Two European patients are reported to have got re-infected with the coronavirus or COVID-19, as power the regional broadcasters, raising concerns regarding the immunity of people to the virus as the world grapples to fight against the pandemic.

The news comes after a report this week by researchers in Hong Kong involving a man who had been re-infected four and a half months after he was declared recovered.

That has fuelled fears about the effectiveness of potential vaccines against the virus, though experts say there would need to be many more cases of re-infection for these to be justified. Broadcasters said on Tuesday a patient in the Netherlands and another in Belgium had also been re-infected with the virus that has led to hundreds of thousands of deaths worldwide and crippled the global economy.

COVID-19 Crisis

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Dutch broadcaster NOS cited virologist Marion Koopmans as saying the patient in the Netherlands was an older person with a weakened immune system. She said that cases where people have been sick with the virus a long time and it then flares up are better known. But a true re-infection, as in the Dutch, Belgian, and Hong Kong cases, requires genetic testing of the virus in both the first and second infections to see whether the two instances of the virus differ slightly.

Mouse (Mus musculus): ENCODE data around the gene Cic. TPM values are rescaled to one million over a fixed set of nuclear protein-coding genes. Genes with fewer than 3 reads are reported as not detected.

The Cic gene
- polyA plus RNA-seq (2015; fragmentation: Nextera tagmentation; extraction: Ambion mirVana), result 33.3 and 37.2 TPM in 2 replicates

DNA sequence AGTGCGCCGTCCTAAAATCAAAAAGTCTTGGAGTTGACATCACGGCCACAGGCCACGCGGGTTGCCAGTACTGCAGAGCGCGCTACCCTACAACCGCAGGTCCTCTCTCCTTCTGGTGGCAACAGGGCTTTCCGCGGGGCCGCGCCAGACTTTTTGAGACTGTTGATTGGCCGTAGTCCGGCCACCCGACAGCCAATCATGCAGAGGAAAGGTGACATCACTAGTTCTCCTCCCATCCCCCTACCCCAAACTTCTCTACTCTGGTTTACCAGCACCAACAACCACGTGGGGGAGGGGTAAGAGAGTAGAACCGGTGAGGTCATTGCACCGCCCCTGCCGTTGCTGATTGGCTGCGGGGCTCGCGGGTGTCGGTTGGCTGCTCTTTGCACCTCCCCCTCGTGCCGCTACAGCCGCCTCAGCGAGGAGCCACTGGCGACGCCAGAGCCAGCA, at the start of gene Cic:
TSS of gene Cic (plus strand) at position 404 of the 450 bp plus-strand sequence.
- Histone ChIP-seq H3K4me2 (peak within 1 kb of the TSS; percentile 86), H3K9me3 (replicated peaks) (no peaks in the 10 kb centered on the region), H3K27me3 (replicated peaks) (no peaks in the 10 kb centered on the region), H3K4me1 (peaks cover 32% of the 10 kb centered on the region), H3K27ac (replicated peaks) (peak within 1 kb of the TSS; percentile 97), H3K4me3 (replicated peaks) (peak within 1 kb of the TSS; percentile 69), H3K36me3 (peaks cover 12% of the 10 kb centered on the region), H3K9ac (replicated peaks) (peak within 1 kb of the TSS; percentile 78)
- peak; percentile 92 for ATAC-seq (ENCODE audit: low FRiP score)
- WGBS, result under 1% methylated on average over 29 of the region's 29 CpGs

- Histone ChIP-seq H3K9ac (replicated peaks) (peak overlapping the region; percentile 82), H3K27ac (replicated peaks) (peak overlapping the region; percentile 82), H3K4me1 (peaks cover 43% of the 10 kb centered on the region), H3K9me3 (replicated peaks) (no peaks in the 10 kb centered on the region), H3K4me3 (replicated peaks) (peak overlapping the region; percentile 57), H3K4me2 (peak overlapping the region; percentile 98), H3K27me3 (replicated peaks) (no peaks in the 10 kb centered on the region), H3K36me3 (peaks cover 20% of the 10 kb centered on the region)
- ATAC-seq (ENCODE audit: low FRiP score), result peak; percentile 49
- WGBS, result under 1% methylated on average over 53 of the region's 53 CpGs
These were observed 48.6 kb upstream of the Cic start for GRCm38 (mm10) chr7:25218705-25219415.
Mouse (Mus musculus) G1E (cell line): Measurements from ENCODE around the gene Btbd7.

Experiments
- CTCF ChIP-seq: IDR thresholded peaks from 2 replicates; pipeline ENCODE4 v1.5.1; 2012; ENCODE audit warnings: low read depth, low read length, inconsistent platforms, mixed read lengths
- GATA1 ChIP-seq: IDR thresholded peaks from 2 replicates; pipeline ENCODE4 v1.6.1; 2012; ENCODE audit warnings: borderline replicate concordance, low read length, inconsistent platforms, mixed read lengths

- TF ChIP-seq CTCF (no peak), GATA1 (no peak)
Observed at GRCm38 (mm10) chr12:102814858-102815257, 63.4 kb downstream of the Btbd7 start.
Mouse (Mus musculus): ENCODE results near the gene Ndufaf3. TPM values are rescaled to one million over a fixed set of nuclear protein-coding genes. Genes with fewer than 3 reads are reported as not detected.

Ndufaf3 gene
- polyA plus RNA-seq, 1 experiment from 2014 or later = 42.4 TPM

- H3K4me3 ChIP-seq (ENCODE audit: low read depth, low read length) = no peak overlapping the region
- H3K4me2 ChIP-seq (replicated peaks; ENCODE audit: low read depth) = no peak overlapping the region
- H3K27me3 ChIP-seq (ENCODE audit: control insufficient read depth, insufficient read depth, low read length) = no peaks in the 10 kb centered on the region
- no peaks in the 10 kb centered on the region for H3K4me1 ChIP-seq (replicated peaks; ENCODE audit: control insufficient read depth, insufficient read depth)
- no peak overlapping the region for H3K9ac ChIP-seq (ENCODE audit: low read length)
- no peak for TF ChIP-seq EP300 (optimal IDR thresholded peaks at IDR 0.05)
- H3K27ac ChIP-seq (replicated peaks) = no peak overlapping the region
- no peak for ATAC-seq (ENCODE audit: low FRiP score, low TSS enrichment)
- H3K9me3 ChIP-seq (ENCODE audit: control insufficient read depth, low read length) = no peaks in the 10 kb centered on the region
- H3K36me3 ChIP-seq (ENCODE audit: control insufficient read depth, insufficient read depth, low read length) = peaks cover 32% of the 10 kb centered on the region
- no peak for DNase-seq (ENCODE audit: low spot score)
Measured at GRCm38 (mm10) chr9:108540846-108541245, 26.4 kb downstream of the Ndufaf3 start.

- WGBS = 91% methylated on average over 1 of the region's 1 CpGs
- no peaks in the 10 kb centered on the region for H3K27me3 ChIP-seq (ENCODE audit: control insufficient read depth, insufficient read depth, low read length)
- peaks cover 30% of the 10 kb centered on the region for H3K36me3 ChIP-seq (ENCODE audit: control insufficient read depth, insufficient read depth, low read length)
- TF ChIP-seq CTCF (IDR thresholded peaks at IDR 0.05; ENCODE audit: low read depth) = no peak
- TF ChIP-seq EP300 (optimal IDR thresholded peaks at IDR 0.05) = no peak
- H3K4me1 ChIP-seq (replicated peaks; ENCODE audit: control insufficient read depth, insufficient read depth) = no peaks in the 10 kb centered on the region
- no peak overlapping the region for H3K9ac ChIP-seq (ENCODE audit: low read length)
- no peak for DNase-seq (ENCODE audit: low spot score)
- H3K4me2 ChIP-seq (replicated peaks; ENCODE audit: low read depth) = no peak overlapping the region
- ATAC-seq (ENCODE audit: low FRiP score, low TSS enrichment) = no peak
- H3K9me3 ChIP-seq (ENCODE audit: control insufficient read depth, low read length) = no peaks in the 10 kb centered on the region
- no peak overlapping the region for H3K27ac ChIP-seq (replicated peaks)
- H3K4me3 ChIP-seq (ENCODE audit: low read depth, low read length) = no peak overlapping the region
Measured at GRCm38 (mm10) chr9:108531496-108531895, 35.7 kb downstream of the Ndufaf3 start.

Koopmans, an adviser to the Dutch government, said re-infections had been expected. "That someone would pop up with a re-infection, it doesn't make me nervous," she said. "We have to see whether it happens often." Dutch Health Ministry officials did not immediately respond to a request for comment.

Belgian virologist Marc Van Ranst told Belgian broadcaster VRT he had not been surprised by the Hong Kong re-infection. "For us it was not news because we have also had such a case in Belgium," he told the Terzake program. The Belgian case was a woman who had contracted COVID-19 for a first time in the second week of March and for a second time in June.

"I think that in the coming days that we will see other similar stories ... These could be exceptions but do exist and it's not just one," Van Ranst said. "It's not good news." Van Ranst said that in cases such as the Belgian woman's in which the COVID-19 symptoms were relatively mild, the body may not have created enough antibodies to prevent a re-infection, although they might have helped limit the sickness.

(With agency inputs)